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Do you want to hear some delightful news that will do your heart some good? Recently Abby and Erin Delaney of North Carolina graduated from kindergarten! 

So what?

Well, the girls just proved their doctors wrong by defying their 2% chance of survival and earning their first diplomas!

Heather Delaney learned at just 11 weeks pregnant that she was carrying conjoined twins, Abby and Erin. She was admitted to the hospital at 27 weeks but went into labor naturally at 30 weeks. When they first found out, they “went into shock,” she said. “It’s something you only see on TV. I thought this doesn’t actually happen to people.”

Abby and Erin were born in July 2016, at 30 weeks, conjoined at the head due to a rare developmental condition that occurs when an early embryo only partially separates in the womb. They had a combined weight of just six pounds.

Despite being warned of the 2% survival rate, the girls’ parents were told Abby and Erin might be candidates for separation surgery when they were born. It would be the first surgery of its kind at Children’s Hospital of Philadelphia due to the rarity of the girls’ condition. 

In June 2017, the girls underwent an intricate 11-hour procedure to separate their skulls. Against all odds, the operation was successful. 

It also had risks – ranging from mild brain damage to death – and the twins had several minor surgeries to prepare for their separation.

The girls’ parents said it was touch and go, particularly for Abby, who had lost 10 to 15 times her blood volume. 

“They replaced her entire body’s worth of blood several times when the surgeons had to clip her sagittal sinus to separate her from Erin. The surgeons actually told us they had never given that much blood to a patient in one go before, and the patient had survived,” Heather explained. 

It took five months before both girls could finally be discharged from the hospital to return to their Statesville, North Carolina, home. 

Even though the girls now have developmental delays, with both being around the 15-month mark, their mother says they’re both thriving as they near their 7th birthday. They are both non-verbal, but Erin has been walking since she was five, and now Abby is starting to walk too. “When Abby can run too, I’ll be in trouble – it’s hard enough chasing one,” Ms Delaney said.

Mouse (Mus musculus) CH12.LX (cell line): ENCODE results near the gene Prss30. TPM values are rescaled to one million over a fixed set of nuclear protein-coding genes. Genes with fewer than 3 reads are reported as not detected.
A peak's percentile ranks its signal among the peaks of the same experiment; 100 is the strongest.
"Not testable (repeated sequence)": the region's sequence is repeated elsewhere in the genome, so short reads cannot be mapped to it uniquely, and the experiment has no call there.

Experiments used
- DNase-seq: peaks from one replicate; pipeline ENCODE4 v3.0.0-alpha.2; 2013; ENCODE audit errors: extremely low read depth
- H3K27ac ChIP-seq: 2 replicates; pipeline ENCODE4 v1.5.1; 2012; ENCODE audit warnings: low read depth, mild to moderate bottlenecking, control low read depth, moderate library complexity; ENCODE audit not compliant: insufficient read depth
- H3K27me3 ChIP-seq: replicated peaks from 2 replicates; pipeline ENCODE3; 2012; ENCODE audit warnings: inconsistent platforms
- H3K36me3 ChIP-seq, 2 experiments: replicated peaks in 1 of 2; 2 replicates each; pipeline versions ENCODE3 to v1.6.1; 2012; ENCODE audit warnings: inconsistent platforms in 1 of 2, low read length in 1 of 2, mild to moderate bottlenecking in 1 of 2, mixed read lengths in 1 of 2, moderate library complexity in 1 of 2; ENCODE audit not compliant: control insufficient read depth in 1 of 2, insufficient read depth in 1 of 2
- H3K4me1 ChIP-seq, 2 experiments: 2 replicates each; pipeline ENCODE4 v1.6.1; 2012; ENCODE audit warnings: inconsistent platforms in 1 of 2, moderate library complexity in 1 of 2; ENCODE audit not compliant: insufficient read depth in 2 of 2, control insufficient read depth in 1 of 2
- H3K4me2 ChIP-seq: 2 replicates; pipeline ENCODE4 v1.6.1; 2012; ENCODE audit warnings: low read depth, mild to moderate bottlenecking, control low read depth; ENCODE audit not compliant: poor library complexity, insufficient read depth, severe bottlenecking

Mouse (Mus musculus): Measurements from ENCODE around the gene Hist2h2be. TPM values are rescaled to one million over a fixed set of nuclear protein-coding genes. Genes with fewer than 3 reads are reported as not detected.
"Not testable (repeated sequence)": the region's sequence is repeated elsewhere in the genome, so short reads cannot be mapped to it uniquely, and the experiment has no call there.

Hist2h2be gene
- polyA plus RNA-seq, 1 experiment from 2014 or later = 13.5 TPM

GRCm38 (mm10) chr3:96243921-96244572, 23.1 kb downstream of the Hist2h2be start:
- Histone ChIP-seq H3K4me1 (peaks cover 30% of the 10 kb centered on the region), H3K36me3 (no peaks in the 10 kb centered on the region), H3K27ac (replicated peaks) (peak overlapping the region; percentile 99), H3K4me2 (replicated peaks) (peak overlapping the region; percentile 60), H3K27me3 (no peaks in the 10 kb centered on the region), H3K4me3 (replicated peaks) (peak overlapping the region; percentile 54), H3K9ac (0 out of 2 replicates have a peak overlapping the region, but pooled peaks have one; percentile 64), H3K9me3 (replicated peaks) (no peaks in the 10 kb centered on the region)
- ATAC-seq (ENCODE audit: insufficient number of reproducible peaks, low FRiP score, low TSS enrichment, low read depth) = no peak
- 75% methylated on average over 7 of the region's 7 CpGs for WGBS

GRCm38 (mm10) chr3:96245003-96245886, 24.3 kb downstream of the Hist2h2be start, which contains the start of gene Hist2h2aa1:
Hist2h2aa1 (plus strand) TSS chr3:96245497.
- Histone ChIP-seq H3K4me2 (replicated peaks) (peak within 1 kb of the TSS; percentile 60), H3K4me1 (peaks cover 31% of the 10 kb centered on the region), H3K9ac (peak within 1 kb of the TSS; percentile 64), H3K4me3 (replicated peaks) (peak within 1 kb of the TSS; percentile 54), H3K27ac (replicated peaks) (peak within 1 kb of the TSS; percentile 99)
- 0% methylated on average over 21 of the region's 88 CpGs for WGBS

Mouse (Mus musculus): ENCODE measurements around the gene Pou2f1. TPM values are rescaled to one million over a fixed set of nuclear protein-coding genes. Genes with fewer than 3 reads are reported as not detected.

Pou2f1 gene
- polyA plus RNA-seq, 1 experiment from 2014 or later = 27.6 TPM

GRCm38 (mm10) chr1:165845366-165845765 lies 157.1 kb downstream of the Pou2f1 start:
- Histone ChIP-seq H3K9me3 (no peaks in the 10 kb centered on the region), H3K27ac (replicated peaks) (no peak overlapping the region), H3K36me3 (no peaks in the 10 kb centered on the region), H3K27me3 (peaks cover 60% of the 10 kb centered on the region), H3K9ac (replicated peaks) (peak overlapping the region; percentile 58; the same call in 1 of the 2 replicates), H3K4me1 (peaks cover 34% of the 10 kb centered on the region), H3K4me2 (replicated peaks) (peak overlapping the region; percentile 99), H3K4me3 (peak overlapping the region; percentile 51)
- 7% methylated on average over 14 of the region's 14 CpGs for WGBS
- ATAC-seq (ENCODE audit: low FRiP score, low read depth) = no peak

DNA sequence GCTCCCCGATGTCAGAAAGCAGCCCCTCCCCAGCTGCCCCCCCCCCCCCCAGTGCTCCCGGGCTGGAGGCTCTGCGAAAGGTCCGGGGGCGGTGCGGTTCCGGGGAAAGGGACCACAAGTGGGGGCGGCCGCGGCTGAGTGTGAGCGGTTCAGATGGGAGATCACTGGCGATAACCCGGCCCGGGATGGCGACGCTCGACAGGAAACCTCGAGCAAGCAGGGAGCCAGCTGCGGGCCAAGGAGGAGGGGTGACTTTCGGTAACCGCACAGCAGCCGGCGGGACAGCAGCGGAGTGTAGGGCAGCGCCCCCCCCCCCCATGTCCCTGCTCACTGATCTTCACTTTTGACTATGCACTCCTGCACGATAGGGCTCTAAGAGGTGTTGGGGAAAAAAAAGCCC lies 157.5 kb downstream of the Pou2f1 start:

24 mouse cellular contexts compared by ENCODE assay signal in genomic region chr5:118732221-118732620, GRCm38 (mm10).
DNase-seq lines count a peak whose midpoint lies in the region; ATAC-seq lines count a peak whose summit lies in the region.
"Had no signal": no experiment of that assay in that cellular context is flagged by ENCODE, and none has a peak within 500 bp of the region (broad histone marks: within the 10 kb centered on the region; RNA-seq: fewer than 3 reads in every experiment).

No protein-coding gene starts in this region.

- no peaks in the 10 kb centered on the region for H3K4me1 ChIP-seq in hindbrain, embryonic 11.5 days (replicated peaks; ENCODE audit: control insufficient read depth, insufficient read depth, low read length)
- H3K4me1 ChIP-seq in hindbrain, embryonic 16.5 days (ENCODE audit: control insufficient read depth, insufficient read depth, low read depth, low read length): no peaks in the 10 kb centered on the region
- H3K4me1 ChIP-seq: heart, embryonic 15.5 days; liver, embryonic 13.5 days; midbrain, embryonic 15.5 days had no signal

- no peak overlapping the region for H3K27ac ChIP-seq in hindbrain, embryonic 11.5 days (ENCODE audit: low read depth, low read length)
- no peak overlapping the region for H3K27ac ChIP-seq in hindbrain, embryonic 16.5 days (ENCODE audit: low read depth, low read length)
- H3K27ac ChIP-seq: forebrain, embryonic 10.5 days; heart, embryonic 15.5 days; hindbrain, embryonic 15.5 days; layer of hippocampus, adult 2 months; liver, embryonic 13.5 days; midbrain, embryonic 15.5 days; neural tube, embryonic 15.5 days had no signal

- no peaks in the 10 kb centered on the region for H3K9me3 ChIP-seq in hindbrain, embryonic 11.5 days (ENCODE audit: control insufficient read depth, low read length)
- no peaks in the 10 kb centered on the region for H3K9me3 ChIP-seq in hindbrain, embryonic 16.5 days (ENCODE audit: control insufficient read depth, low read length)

Twins conjoined at the head are known as craniopagus conjoined twins. Doctors told the Delaney family that the chance of having craniopagus twins was one in 2.5 million. The Children’s Hospital Of Philadelphia says it’s the least common form of conjoined twins, making up about 2% of cases. About 70% are female, and in the case of craniopagus twins, they are always genetically identical and share the same sex.

The exact cause of conjoined twins is unclear, but there are two main theories. The first is fission, in which an early embryo splits into two spheres without completely separating. They then develop independently into conjoined twins. The second theory is fusion, in which an identical twin pregnancy contains two early twin embryo spheres that fuse together at a random point. 

At their graduation, Erin got a ‘dolphin award’ for her ‘adventurous heart’ and love for exploring. Abby was given the ‘deer award’ for being a ‘gracious friend who treats all people in a gentle and kind way.’

She says, “Watching them graduate was like we were dreaming. It’s one of those things where you feel like it’ll never come. We don’t yet know what they can accomplish, so the sky is the limit for them.” 

“I’m so proud of them both,” she said. 

Obviously, the girls don’t remember their surgery, but they see photos around the house from when they were still conjoined, and “One day we’ll sit them down and talk about it properly – we want them to be proud of who they are and where they’ve come from,” their mother said.

Abby and Erin are definitely living, breathing miracles. We hope they are proud of who they are and where they came from. We certainly are!